Aero is passionate about aviation and I think that’s reflected in our leadership. I fly as a first officer, and our COO is also type rated in the ERJ135 and serves as a captain. I think it would be hard to find another air carrier where you could say the same in terms of leadership of the company. It allows us to really understand the operation in a way that is hard to do if you’re not intimately involved. We also interact with our guests and we really get to understand the guest experience in the way that our front-line teammates do. It just helps keep us really knowledgeable about the business. We’re in it. At the end of the day, it’s really about flying airplanes safely.

Air travel produces a fair amount of C02 emissions globally every year at roughly 2 to 3 percent annually. What, if any, initiatives is Aero setting forth to offset its carbon footprint?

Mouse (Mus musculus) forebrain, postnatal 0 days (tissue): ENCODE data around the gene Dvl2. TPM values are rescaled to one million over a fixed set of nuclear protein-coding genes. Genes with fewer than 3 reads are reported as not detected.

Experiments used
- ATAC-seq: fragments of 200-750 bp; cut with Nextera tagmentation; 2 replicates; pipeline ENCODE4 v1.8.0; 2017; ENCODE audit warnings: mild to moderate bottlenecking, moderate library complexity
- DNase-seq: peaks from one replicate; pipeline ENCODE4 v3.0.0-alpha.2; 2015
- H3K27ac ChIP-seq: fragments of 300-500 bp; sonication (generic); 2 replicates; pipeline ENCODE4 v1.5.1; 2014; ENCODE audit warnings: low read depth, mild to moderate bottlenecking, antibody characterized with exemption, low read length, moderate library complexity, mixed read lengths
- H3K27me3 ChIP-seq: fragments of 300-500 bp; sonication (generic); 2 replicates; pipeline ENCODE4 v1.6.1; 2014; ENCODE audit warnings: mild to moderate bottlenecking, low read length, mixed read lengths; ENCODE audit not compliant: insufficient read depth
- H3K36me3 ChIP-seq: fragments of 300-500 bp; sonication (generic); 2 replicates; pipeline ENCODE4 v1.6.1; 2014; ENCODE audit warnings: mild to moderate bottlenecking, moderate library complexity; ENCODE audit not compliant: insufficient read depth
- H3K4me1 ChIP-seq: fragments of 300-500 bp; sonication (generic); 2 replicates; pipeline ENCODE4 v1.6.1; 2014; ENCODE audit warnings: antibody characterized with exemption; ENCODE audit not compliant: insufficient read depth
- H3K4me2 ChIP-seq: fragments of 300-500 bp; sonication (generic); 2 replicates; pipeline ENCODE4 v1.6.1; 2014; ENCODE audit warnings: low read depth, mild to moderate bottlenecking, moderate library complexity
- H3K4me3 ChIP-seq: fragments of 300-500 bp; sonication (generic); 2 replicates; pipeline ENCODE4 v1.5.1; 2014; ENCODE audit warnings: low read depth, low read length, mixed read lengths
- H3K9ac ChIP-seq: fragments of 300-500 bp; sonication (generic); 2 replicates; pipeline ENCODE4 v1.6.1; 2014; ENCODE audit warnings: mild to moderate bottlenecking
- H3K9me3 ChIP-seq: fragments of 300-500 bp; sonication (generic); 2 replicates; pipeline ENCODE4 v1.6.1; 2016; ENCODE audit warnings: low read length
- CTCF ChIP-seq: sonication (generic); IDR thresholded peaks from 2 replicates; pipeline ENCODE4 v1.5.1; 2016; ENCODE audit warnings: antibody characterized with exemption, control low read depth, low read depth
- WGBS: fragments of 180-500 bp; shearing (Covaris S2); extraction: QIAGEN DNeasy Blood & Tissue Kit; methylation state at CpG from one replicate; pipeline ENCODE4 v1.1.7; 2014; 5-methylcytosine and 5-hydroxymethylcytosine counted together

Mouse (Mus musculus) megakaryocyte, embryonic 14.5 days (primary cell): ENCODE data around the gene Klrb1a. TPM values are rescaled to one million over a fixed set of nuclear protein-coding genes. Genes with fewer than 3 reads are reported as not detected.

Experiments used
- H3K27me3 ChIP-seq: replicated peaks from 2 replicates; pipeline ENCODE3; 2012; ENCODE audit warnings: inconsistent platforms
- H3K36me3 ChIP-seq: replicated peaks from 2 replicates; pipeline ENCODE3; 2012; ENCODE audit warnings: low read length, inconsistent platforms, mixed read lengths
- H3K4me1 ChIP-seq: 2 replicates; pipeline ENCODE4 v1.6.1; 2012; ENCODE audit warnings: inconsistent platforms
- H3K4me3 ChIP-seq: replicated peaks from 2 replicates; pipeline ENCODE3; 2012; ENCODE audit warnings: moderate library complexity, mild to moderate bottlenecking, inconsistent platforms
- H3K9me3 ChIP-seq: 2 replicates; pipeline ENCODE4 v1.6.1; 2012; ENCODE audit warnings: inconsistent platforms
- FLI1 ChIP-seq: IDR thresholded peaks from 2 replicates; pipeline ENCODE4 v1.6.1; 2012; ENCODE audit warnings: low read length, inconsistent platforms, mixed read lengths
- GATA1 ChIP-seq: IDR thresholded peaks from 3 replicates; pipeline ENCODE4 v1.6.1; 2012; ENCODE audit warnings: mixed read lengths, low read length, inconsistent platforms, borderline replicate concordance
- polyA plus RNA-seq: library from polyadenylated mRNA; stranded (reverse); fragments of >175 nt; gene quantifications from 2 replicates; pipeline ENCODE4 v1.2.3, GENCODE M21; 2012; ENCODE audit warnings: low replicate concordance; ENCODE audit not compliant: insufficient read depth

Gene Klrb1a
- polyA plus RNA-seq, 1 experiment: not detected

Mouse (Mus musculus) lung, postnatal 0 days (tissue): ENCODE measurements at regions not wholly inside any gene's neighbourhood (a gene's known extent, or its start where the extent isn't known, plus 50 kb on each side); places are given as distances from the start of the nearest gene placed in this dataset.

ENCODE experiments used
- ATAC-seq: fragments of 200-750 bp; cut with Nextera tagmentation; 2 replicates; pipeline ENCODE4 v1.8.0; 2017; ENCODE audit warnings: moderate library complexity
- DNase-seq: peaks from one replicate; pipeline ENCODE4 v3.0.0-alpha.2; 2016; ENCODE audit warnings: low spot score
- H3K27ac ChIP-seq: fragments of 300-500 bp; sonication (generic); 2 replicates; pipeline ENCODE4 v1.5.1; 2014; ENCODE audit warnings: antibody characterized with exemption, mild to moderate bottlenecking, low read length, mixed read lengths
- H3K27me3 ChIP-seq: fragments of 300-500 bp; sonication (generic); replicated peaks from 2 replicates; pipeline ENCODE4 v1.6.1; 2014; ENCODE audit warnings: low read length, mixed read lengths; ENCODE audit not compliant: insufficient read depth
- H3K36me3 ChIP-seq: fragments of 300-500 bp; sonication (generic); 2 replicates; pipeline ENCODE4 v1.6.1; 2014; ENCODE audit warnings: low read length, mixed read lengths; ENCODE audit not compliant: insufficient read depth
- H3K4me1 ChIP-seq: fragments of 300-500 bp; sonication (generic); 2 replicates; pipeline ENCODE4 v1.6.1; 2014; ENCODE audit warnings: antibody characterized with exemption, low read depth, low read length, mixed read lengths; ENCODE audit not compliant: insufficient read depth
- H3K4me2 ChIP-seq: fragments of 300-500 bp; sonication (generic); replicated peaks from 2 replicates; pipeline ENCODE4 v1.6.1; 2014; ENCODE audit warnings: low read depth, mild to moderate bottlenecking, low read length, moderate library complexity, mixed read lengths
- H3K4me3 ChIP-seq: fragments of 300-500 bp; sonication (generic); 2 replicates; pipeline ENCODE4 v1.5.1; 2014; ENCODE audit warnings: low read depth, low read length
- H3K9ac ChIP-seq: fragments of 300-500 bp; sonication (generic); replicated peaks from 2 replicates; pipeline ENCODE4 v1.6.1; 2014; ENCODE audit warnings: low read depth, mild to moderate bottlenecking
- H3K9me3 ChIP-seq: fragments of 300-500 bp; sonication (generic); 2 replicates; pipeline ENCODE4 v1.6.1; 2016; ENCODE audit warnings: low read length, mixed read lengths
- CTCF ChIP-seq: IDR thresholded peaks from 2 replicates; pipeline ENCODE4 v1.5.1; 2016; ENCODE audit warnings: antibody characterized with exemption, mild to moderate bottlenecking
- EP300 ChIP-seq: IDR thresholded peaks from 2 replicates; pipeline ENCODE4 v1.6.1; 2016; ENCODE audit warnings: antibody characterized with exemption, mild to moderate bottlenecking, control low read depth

There’s no doubt that flying airplanes burns fossil fuel. There are a number of things that we’re looking to do at Aero in terms of trying to mitigate that. For example, we manage our fuel use very closely and we don’t run our engines excessively while on the ground. We also offset all of our carbon emissions through 4AIR. (4AIR is a sustainability solution partner that provides a framework to offset and reduce carbon emissions produced by the aviation industry.) So for our scheduled service, we offset all of our carbon emissions in partnership with them, providing them with our list of flights every quarter and they buy Corsia eligible offsets on our behalf. Offsets are not perfect, that’s for sure. But it’s something we can do now. And we don’t ask our guests to pay for that.


Correction: An earlier version of this article contained inaccurate descriptions of Aero’s NPS scores and certain executive titles. 

This Private Jet-Sharing Startup Is Vying to End the Woes of Air Travel: Aero CEO Q&A